People from real places who cultivate traditions and strong families know who they are. The South had always been a bastion in this regard.Identification with a place is important for the development of the family and person. This is why there is a strong political movement afoot to destroy fundamentals like marriage and family and even to reconstruct language so as to recreate reality.

(Patrick Walsh, “Returning to the Sacramental World”: A Review of Marion Montgomery’s Eudora Welty and Walker Percy)

How do I get me one of them real places and a tradition to cultivate? Do they carry them at Costco?

6

Much of [Willa Cather’s] New York fiction is about opera singers (“Coming, Aphrodite,” “The Gold Slipper,” “The Diamond Mine,” “Scandal,” the latter two touched by anti-Semitism, the first mildly, the second more seriously). In these stories she examines how the life of culture, refinement, and idealistic aspiration fares amidst the bustling commercialism and all-encompassing publicity of the age (magnified a thousand times in our day), as well as against the false, the meretricious, and the sensational that constantly impinge upon the world of the artist. Speaking of another, inferior singer who has attained great popularity and praise, Thea Kronborg lashes out fiercely, saying,

“If they like her, then they ought to hiss me off the stage. We stand for things that are irreconcilable, absolutely. You can’t try to do things right and not despise the people who do them wrong. How can I be indifferent? If that doesn’t matter, then nothing matters.”

It is hard even to imagine such fierce artistic integrity today, in a world leveled by false “tolerance,” full of misconceived ideas of democracy, disdainful of “elitism,” yet worshipful of empty celebrity.

(Carol Iannone, Willa Cather’s New York)

* * * * *

“The remarks made in this essay do not represent scholarly research. They are intended as topical stimulations for conversation among intelligent and informed people.” (Gerhart Niemeyer)

Some succinct standing advice on recurring themes.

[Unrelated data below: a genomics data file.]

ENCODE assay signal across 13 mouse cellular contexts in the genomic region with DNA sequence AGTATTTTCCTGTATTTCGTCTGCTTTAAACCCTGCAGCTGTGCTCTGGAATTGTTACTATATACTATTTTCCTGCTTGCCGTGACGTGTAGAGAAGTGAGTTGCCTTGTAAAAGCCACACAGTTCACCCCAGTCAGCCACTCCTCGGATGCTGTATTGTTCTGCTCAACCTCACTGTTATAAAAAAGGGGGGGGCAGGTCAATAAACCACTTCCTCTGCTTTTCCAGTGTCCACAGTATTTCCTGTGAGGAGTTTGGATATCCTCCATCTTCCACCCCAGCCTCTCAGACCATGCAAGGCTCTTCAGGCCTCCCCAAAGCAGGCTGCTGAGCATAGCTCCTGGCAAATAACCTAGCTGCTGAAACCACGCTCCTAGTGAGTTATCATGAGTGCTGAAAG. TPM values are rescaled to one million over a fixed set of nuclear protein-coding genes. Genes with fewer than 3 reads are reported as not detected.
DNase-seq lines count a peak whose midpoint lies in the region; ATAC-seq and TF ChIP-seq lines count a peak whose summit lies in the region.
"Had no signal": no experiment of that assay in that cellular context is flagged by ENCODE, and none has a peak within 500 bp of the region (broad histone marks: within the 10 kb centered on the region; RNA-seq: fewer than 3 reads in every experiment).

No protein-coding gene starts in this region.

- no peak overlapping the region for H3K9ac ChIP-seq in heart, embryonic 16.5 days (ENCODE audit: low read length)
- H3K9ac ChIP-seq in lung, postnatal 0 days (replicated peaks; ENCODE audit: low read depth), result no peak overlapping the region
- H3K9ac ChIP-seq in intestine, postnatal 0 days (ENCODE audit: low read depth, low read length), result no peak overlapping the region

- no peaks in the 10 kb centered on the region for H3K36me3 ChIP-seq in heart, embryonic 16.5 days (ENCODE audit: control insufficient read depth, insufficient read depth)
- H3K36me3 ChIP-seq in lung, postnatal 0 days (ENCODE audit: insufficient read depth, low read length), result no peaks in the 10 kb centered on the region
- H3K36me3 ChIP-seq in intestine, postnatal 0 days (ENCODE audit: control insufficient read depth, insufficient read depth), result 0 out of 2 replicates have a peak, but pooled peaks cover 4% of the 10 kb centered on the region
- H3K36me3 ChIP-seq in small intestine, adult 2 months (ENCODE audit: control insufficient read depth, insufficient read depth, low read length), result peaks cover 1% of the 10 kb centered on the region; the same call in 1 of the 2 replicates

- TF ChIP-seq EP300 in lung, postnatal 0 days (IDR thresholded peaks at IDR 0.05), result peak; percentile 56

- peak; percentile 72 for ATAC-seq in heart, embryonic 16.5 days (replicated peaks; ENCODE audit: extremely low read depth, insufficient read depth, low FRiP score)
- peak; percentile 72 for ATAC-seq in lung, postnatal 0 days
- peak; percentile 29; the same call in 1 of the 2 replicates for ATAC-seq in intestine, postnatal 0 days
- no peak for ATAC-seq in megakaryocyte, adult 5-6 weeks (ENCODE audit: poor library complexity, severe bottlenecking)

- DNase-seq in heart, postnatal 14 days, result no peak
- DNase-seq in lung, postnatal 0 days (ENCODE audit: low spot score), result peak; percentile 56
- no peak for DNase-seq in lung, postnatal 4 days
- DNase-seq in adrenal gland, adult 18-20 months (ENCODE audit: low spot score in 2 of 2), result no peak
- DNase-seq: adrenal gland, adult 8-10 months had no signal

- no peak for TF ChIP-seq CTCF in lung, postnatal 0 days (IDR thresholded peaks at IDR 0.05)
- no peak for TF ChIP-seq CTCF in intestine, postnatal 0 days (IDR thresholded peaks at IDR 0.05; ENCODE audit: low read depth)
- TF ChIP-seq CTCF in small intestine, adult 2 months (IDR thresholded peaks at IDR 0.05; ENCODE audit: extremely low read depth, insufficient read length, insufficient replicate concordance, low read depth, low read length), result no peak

3 thoughts on “Tuesday, 3/18/14

  1. Wanted to leave a post on the Scott Hahn blog post but there was nowhere to leave a reply.I am a Catholic.I do not know if you know that in the Catholic Church there also 22 Eastern Rites including the Byzantine rite who uses the same exact liturgy that Eastern Orthodox use.Also most of the Eastern rites recite the creed just like the Orthodox without the filoloque.Even though Scott Hahn did not mention it we do not know all of the reasons since he did not concentrate in a through explanation in the research that he did. Maybe another reason that Scott Hahn also join the Catholic Church since we are really an universal church who has east and west was because the Catholic Church has 23 rites.Just wondering.All of our walks have been different.Also you said that you have never really investigated the Catholic Church so again an outsider is looking at the Catholic Church just like Scott Hahn did with Orthodoxy.Please comment whenever you can.

    http://www.ewtn.com/expert/answers/catholic_rites_and_churches.htm

    • Well, Mary you’re a little off today’s topics, but to be First Runner Up to Scott Hahn is kind of an honor.
      I’m aware of the Eastern Rite, but I don’t think it’s accurate to say I never investigated the Roman Church or that I ever said I hadn’t.

      First, I looked at it as a Protestant through very distorted secondary (strong Calvinist) sources. Then for 15 years or so I worked closely with Roman Catholics in pro-life work and came to respect Catholicism. Then 17 years or so ago, as I was becoming Orthodox, it became apparent to me that Orthodoxy agreed with Rome, and against Protestant traditions, on most of the points where I had simplistically rejected Rome. So I consulted, somewhat briefly, with a Catholic Priest I’d worked with in pro-life work.

      I don’t engage in polemics against Rome. History is too vexed to declare a decisive winner in the battling historic narratives, even if I were a historian. Suffice for a sound bite version that I find it more plausible that one of five Pentarchs got “uppity” than that the other four erred.

  2. http://www.salvationhistory.com/search/results/b031308727b42d86fb06cac28169514d/

    http://www.salvationhistory.com/search/results/bf262011436f185b7f168ab1b5468f46/

    Also in Scott Hahn’s website he mentions the Eastern Orthodox and the Eastern rites of the Catholic Church.I also wanted to mention a former Greek now a Catholic convert James Likoudis.So here we have it we have also several Eastern Orthodox who have converted to Catholicism.Wanted to say how much I love my Eastern Orthodox brothers and sisters who also have Apostolic succession.How much I love the respect and reverence in their liturgy.

    http://credo.stormloader.com/jamlibio.htm